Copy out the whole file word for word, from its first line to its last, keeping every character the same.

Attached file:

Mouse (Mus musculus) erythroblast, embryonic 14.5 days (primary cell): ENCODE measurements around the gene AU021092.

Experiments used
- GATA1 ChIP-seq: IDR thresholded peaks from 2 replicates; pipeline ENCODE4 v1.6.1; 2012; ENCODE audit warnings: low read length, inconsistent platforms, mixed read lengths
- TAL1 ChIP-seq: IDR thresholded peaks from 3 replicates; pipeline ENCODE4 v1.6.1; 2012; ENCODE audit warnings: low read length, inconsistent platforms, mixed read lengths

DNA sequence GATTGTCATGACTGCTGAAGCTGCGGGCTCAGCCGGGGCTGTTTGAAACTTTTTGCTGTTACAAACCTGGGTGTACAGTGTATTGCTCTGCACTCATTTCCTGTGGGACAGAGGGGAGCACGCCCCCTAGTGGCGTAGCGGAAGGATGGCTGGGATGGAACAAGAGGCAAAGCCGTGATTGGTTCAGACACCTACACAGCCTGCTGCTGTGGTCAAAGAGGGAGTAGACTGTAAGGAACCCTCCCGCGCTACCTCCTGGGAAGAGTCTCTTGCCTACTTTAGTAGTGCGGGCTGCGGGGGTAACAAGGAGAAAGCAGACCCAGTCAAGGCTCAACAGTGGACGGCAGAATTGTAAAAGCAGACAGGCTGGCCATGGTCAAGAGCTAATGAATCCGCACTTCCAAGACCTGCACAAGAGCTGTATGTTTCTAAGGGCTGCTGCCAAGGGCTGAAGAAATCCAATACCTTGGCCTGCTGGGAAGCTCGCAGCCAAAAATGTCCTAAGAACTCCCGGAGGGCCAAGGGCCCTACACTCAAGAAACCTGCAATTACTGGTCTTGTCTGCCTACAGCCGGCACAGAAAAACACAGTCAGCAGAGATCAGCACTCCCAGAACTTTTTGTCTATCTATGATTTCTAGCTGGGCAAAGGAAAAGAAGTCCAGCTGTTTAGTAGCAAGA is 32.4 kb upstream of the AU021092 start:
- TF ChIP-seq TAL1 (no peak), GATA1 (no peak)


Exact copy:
Mouse (Mus musculus) erythroblast, embryonic 14.5 days (primary cell): ENCODE measurements around the gene AU021092.

Experiments used
- GATA1 ChIP-seq: IDR thresholded peaks from 2 replicates; pipeline ENCODE4 v1.6.1; 2012; ENCODE audit warnings: low read length, inconsistent platforms, mixed read lengths
- TAL1 ChIP-seq: IDR thresholded peaks from 3 replicates; pipeline ENCODE4 v1.6.1; 2012; ENCODE audit warnings: low read length, inconsistent platforms, mixed read lengths

DNA sequence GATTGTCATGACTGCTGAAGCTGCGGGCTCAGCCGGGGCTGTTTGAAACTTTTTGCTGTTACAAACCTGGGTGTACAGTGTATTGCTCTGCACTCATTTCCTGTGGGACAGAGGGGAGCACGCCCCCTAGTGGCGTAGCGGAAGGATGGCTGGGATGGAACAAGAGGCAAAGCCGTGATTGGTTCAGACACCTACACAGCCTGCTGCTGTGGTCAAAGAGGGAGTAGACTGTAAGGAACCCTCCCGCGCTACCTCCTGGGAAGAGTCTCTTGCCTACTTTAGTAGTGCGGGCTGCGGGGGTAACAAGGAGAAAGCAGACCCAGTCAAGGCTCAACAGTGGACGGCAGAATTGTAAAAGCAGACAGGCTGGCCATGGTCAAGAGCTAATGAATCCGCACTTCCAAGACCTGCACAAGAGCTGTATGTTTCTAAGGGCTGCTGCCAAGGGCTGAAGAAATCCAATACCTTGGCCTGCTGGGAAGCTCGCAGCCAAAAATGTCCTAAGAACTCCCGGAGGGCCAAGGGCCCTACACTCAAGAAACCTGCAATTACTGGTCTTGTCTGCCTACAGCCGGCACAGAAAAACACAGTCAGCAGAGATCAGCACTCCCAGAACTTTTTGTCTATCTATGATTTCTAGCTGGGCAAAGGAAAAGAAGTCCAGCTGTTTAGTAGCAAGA is 32.4 kb upstream of the AU021092 start:
- TF ChIP-seq TAL1 (no peak), GATA1 (no peak)